Welcome to the UK Art Museum

The University of Kentucky Art Museum, part of the UK College of Fine Arts, promotes the understanding and appreciation of art from diverse cultures and historical periods, providing meaningful encounters for audiences of all ages. Through our temporary exhibitions, educational programs, and permanent collection of approximately 5000 objects, we are a resource for the campus community and a cultural destination for citizens of the Commonwealth and beyond.  Our Free Admission policy removes any financial obstacle that might stand in the way of opportunities for contemplation and connection.

We are proud to be accredited by the American Alliance of Museums, meeting standards for excellence and professional practices.

painting by Craig Drennen

Acquisitions, Donations, Connections

This exhibition features numerous works that have entered the Museum’s permanent collection in recent years, and reveals how they relate to other art already in our possession. We are lucky to receive donation offers from generous collectors in our region and beyond, and we consider their proposals carefully. Our goal is always to add examples of underrepresented artists and fill gaps in historical periods, media, and subject matter. We also try to build on existing strengths, expanding holdings of specific artists and areas in which we already have excellent examples. Using collection-dedicated funds, we strategically acquire art, often from our temporary exhibitions and by acclaimed photographers who have lectured as part of our Robert C. May Photography Lecture Series.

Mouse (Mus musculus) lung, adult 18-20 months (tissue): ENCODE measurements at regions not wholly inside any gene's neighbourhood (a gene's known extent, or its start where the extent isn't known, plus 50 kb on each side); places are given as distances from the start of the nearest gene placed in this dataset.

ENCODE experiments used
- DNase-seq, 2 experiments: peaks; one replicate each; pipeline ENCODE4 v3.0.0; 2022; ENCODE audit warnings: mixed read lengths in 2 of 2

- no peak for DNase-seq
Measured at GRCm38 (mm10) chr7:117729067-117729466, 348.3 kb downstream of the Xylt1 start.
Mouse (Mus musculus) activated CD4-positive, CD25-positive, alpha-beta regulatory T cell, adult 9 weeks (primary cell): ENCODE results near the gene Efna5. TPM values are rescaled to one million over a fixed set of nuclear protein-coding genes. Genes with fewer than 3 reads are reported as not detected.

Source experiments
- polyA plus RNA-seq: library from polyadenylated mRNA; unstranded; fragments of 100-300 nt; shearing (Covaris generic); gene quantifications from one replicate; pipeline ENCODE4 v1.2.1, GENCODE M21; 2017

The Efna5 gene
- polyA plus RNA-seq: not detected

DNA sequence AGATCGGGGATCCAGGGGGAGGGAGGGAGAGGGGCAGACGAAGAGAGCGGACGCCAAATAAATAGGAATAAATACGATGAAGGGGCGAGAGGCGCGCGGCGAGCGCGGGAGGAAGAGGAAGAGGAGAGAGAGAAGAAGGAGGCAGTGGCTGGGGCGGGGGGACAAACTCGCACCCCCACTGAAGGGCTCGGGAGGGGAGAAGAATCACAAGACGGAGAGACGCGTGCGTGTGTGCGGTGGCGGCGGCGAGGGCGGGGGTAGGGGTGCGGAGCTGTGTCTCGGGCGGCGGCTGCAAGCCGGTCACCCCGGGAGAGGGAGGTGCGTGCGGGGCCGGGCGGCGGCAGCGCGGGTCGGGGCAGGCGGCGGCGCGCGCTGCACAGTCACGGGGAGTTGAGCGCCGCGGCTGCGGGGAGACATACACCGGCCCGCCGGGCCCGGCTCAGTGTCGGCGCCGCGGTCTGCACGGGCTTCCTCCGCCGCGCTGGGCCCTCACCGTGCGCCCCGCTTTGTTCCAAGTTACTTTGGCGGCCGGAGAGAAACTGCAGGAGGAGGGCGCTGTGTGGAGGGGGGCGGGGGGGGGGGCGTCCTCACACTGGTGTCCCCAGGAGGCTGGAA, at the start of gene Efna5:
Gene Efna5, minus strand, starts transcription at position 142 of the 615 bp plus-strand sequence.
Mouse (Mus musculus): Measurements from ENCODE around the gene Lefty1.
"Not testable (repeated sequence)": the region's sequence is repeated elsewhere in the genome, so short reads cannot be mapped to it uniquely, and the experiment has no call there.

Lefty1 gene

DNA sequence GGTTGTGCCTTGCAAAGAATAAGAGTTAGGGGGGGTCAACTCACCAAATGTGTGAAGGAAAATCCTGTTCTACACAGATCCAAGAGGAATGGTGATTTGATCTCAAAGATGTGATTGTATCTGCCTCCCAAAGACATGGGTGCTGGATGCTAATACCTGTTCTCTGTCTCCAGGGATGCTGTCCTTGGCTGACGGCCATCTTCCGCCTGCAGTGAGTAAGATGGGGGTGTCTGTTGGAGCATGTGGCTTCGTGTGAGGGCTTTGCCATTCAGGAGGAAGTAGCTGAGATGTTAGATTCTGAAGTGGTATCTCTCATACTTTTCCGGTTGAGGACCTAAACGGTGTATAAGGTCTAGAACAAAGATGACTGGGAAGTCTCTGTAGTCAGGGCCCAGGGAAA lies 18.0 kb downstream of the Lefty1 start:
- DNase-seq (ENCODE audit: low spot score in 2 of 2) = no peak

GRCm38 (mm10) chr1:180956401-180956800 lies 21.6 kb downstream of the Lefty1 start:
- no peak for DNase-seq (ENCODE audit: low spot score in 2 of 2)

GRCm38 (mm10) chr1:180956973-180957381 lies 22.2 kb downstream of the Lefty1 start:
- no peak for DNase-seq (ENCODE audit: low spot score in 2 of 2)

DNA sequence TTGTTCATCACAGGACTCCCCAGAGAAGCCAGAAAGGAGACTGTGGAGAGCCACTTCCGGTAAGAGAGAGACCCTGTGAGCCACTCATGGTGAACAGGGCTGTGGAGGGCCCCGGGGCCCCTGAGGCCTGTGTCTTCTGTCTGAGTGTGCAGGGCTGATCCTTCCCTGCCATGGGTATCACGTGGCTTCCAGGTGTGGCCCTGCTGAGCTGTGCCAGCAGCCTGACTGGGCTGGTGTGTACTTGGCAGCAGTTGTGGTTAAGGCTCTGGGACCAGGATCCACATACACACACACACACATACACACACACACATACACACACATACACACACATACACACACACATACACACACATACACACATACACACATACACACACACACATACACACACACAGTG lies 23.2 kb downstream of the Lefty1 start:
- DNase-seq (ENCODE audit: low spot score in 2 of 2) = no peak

Like many museums whose collecting practices try to make up for decades of neglect when it comes to works by women and artists of color, we too have tried to correct these imbalances. When art is “…

image of Guy Mendes, Captain Kentucky, a.k.a. Ed Mclanahan, Lexington, KY, 1972, gelatin silver print. Courtesy of the artist.

Guy Mendes: Cohorts

This modest survey of portraits by Guy Mendes documents a network of his friendships and the range of creative practitioners he sought out to spend time with and visit. The photographs are infused with a sense of warmth and trust, exemplifying the statement that Mendes remembers his teacher James Baker Hall telling him: “A portrait is given as much as it is taken.”